Software Requirements

Payload requires the following software:

  • Yarn or NPM
  • NodeJS version 10+
  • A Mongo Database

Quickstart with create-payload-app

To quickly scaffold a new Payload app in the fastest way possible, you can use create-payload-app. To do so, run the following command:

npx create-payload-app

Then just follow the prompts! You can choose between a TypeScript project, which is fully supported by Payload, or a JavaScript project. You'll get set up with a new folder and a functioning Payload app inside.

From scratch

Adding Payload to either a new or existing app is super straightforward. To add to an existing Node + Express app, just run npm install --save payload. Or, to start a new project from scratch, run npm init and then npm install --save payload express.

From there, the first step is writing a baseline config. Create a new payload.config.js in the root of your project. The simplest config contains the following:

import { buildConfig } from 'payload/config';
export default buildConfig({
serverURL: 'http://localhost:3000',
// Only serverURL is required
// By default, Payload will boot up normally
// and you will be provided with a base `User` collection.
// But, here is where you define how you'd like Payload to work!

Write the above code into your newly created config file. This baseline config will automatically provide you with a default User collection. For more information about users and authentication, including how to provide your own user config, jump to the Authentication section.

Although this is just the bare minimum config, there are many more options that you can control here. To reference the full config and all of its options, click here.


Now that you've got a baseline Payload config, it's time to initialize Payload. It requires an Express server that you provide, so if you're not familiar with how to set up a baseline Express server, please read up on exactly what Express is and why to use it. Express' own Documentation is a good place to start. Otherwise, follow along below for how to build your own Express server to use with Payload.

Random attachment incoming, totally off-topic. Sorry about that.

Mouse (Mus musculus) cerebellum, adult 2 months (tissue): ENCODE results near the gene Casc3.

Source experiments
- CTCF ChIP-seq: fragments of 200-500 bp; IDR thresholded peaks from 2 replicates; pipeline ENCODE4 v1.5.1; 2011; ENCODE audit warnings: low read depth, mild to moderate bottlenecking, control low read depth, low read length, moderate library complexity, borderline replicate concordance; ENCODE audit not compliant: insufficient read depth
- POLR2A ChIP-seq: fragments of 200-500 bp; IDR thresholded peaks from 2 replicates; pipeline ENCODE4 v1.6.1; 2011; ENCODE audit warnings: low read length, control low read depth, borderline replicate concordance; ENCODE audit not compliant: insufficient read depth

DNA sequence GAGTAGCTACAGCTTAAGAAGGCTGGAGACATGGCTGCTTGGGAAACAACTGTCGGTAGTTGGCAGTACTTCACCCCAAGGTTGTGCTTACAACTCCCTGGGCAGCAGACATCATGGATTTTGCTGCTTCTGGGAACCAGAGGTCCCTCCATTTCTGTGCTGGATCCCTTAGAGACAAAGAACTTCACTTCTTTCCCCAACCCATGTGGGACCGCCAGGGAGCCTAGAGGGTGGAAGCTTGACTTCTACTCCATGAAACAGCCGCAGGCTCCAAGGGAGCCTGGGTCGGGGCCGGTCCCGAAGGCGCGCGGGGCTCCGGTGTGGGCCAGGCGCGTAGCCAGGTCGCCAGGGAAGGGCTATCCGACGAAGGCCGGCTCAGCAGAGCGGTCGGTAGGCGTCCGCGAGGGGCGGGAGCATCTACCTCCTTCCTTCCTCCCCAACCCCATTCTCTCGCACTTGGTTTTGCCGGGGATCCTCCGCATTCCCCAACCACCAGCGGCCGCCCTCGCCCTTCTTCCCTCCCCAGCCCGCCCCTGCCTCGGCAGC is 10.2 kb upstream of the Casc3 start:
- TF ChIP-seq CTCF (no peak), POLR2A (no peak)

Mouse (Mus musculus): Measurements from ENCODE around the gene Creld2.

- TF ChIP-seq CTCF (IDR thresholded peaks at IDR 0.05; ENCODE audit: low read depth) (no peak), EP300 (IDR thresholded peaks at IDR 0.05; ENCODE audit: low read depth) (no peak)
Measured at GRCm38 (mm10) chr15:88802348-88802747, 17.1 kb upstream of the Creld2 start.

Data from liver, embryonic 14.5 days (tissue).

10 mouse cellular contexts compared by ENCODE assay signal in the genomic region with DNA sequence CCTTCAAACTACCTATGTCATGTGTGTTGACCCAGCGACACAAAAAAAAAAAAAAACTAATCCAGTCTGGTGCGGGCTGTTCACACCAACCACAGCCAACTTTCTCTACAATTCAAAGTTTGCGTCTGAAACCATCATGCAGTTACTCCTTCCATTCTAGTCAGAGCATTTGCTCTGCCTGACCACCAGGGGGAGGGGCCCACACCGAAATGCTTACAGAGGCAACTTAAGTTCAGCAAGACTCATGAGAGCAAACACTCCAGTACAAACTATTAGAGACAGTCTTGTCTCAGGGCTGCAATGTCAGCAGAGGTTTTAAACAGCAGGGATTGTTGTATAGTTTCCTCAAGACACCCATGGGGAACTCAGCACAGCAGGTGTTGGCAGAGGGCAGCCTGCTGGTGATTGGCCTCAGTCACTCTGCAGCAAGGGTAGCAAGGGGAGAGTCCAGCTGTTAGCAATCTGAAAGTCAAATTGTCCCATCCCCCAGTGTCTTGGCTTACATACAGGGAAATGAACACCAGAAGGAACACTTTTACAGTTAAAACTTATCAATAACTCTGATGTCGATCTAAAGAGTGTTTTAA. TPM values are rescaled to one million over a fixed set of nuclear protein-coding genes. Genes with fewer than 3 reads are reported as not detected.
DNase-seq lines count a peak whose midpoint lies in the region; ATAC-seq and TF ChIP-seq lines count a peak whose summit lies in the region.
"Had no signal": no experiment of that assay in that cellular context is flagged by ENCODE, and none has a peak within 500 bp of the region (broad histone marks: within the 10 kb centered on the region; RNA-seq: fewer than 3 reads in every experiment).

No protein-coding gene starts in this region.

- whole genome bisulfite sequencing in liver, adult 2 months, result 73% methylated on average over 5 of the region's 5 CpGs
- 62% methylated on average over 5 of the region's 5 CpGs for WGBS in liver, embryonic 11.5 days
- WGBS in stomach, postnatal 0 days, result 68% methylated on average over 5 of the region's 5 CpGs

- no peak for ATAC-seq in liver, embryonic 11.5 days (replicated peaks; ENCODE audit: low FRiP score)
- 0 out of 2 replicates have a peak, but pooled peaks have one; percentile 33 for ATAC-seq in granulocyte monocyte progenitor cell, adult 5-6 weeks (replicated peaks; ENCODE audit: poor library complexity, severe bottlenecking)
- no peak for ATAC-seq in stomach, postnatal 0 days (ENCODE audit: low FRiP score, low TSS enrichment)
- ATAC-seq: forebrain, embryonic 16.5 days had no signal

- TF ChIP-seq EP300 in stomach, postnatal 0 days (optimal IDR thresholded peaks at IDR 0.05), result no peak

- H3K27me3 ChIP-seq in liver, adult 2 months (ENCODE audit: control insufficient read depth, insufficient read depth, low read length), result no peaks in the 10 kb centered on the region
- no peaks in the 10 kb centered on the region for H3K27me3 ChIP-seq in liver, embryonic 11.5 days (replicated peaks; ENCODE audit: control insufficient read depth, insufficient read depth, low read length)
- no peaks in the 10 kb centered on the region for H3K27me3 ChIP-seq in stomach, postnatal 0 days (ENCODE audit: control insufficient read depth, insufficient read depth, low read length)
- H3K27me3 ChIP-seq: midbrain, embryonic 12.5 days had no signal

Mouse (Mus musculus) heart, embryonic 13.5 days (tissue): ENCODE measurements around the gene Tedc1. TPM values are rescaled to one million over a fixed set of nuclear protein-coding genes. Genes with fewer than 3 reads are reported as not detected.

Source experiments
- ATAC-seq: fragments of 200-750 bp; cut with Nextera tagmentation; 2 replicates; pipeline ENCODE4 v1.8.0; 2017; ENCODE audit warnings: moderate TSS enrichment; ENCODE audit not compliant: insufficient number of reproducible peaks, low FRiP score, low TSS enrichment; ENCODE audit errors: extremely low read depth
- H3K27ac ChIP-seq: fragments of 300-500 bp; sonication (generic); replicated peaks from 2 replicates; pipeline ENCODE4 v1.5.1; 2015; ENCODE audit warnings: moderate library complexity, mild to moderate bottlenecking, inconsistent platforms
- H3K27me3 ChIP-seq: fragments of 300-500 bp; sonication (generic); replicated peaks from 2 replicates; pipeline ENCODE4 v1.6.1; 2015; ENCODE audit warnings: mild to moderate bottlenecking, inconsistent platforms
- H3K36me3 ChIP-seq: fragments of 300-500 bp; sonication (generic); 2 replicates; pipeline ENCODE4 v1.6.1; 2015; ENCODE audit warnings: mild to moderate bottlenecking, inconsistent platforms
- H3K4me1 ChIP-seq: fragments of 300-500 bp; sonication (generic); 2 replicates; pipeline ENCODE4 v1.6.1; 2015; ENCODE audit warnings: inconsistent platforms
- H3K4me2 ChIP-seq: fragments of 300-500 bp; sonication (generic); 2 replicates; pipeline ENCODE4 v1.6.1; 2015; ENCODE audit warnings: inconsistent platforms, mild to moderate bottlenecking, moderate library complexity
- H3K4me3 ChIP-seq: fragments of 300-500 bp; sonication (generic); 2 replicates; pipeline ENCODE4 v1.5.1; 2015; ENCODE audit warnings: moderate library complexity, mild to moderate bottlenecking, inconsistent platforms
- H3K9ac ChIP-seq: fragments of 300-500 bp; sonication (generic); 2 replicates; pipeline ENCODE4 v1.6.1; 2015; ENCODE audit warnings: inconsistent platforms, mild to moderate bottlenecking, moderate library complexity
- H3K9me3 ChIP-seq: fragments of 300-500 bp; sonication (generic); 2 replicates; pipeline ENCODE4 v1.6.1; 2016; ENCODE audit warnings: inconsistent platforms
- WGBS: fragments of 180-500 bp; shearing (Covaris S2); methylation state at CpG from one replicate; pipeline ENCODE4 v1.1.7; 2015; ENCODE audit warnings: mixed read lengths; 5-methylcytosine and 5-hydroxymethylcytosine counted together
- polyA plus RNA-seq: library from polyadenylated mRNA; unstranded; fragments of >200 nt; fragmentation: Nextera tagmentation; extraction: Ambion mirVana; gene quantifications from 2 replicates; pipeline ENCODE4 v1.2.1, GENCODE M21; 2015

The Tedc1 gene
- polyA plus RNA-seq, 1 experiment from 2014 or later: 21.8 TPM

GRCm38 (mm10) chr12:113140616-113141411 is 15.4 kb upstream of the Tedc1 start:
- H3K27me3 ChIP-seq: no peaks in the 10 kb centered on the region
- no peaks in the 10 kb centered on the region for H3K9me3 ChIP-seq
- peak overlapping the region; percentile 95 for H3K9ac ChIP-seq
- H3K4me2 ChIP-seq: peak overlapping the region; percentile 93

1. Run npm install --save express if you have not done so already
  2. Create a new server.js file in the root folder of your app
  3. Add the following code to server.js:
const express = require('express');
const app = express();
app.listen(3000, async () => {
console.log('Express is now listening for incoming connections on port 3000.')

This server doesn't do anything just yet. But, after you have this in place, we can initialize Payload via its init() method, which accepts a small set of arguments to tell it how to operate. For a full list of init arguments, please consult the main configuration docs.

To initialize Payload, update your server.js file to reflect the following code:

const express = require('express');
const payload = require('payload');
const app = express();
secret: 'SECRET_KEY',
mongoURL: 'mongodb://localhost/payload',
express: app,
app.listen(3000, async () => {
console.log('Express is now listening for incoming connections on port 3000.')

As you can see above, the required arguments to the init function are as follows:


This is a secure string that will be used to authenticate with Payload. It can be random but should be at least 14 characters and be very difficult to guess. Often, it's smart to store this value in an env and set different values for each of your environments (local, stage, prod, etc). The dotenv package is very handy and works well alongside of Payload.


This is a fully qualified MongoDB connection string that points to your Mongo database. If you don't have Mongo installed locally, you can follow these steps for Mac OSX and these steps for Windows 10. If you want to use a local database and you know you have MongoDB installed locally, a typical connection string will look like this:


In contrast to running Mongo locally, a popular option is to sign up for a free MongoDB Atlas account, which is a fully hosted and cloud-based installation of Mongo that you don't need to ever worry about.


An optional object to customize connection options. Payload will connect to your MongoDB database using default options which you can override and extend to include all the options available to mongoose.


This is your Express app as shown above. Payload will tie into your existing app and scope all of its functionalities to sub-routers. By default, Payload will add an /admin router and an /api router, but you can customize these paths.


Your Payload license key. Not needed for development purposes, but when it's time to deploy to production, you need to add your license key here. More info about how Payload licensing works can be found here.

Test it out

After you've gotten this far, it's time to boot up Payload. At the command line, run npm install and then node server.js in your application's folder to start up your app and initialize Payload.

After it starts, you can go to http://localhost:3000/admin to create your first Payload user!


The Payload Config